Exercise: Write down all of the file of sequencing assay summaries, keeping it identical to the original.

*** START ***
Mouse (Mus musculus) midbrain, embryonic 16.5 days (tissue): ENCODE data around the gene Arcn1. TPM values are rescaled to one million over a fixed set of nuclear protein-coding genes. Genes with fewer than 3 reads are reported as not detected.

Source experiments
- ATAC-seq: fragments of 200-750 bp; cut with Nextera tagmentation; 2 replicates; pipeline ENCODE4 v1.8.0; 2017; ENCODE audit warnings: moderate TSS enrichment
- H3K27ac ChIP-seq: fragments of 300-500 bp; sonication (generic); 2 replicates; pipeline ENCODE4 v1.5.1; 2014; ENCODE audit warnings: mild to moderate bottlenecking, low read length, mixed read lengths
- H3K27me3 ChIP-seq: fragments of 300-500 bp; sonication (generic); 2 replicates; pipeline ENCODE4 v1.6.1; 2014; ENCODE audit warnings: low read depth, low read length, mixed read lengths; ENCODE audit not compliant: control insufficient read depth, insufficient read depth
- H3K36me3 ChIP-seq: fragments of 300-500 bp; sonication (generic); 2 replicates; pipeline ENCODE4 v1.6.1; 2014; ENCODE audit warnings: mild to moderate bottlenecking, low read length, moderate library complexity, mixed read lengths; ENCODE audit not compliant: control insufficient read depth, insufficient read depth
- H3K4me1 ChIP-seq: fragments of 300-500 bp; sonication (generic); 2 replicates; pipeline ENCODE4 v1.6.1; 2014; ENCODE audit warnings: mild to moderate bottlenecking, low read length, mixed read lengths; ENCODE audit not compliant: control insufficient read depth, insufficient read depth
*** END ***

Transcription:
Mouse (Mus musculus) midbrain, embryonic 16.5 days (tissue): ENCODE data around the gene Arcn1. TPM values are rescaled to one million over a fixed set of nuclear protein-coding genes. Genes with fewer than 3 reads are reported as not detected.

Source experiments
- ATAC-seq: fragments of 200-750 bp; cut with Nextera tagmentation; 2 replicates; pipeline ENCODE4 v1.8.0; 2017; ENCODE audit warnings: moderate TSS enrichment
- H3K27ac ChIP-seq: fragments of 300-500 bp; sonication (generic); 2 replicates; pipeline ENCODE4 v1.5.1; 2014; ENCODE audit warnings: mild to moderate bottlenecking, low read length, mixed read lengths
- H3K27me3 ChIP-seq: fragments of 300-500 bp; sonication (generic); 2 replicates; pipeline ENCODE4 v1.6.1; 2014; ENCODE audit warnings: low read depth, low read length, mixed read lengths; ENCODE audit not compliant: control insufficient read depth, insufficient read depth
- H3K36me3 ChIP-seq: fragments of 300-500 bp; sonication (generic); 2 replicates; pipeline ENCODE4 v1.6.1; 2014; ENCODE audit warnings: mild to moderate bottlenecking, low read length, moderate library complexity, mixed read lengths; ENCODE audit not compliant: control insufficient read depth, insufficient read depth
- H3K4me1 ChIP-seq: fragments of 300-500 bp; sonication (generic); 2 replicates; pipeline ENCODE4 v1.6.1; 2014; ENCODE audit warnings: mild to moderate bottlenecking, low read length, mixed read lengths; ENCODE audit not compliant: control insufficient read depth, insufficient read depth